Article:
Speed quirk: redundant line gives six-fold speedup
pink at odahoda.de
Fri Aug 26 22:29:17 CEST 2005
Raymond Hettinger wrote:
> Mark Dickinson wrote:
>> I have a simple 192-line Python script that begins with the line:
>> dummy0 = 47
>> The script runs in less than 2.5 seconds. The variable dummy0 is never
>> referenced again, directly or indirectly, by the rest of the script.
>> Here's the surprise: if I remove or comment out this first line, the
>> script takes more than 15 seconds to run. So it appears that adding a
>> redundant line produces a spectacular six-fold increase in speed!
> Thanks for your post. It is cute, brilliant, and interesting.
> I haven't had time to investigate but can point at the likely cause.
> All of the global names are stored in a single hash table. Search time
> is dictated by two factors, the sparseness of the hash table and the
> distribution of hash values. With respect to sparseness, whenever that
> table becomes 2/3 full, it grows by a factor of four and becomes only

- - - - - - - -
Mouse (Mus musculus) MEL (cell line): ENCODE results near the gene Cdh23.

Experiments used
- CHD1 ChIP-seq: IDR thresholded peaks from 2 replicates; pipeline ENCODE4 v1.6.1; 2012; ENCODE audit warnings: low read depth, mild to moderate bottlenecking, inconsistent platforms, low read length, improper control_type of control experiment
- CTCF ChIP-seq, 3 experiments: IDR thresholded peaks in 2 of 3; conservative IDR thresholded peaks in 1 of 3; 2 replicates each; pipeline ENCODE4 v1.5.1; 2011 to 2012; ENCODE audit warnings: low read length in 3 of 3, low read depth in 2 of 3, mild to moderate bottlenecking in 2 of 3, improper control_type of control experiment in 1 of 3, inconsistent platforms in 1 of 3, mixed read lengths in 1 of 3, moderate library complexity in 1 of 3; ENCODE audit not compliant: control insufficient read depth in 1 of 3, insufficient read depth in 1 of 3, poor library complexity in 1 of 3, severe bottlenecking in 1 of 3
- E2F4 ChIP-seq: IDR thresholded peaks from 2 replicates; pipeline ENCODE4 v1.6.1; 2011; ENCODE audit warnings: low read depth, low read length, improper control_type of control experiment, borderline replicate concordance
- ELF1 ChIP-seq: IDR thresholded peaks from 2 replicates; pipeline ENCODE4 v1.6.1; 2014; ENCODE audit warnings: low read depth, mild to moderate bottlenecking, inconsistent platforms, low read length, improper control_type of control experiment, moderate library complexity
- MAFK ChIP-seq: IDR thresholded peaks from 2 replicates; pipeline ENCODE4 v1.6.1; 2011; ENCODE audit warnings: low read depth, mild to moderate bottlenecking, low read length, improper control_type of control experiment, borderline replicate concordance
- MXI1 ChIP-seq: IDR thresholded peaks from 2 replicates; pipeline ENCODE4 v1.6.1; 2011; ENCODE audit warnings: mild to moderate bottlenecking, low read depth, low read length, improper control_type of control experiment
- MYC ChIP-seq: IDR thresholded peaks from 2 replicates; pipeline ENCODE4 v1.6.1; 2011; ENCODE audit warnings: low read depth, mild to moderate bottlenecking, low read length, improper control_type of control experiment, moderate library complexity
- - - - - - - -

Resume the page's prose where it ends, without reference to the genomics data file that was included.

> 1/6 full (leading to many fewer collisions). With respect to
> distribution, it should be noted that string hash values are decidely
> non-random and your variable names likely congested consecutive spaces
> in a nearly full table (resulting in seven times as many search probes
> to find a global value).
> When the extra value was added, it likely resized the table four-fold
> and redistributed the hash values into fewer consecutive positions.
If that's the cause, then here's another reason to use long, descriptive
names instead of C64-BASIC style a, b, c, i, j... - with long names the
chances of hash collisions are pretty low.
Or everyone will start optimizing their programs by using long, *random*
Email: pink at odahoda dot de
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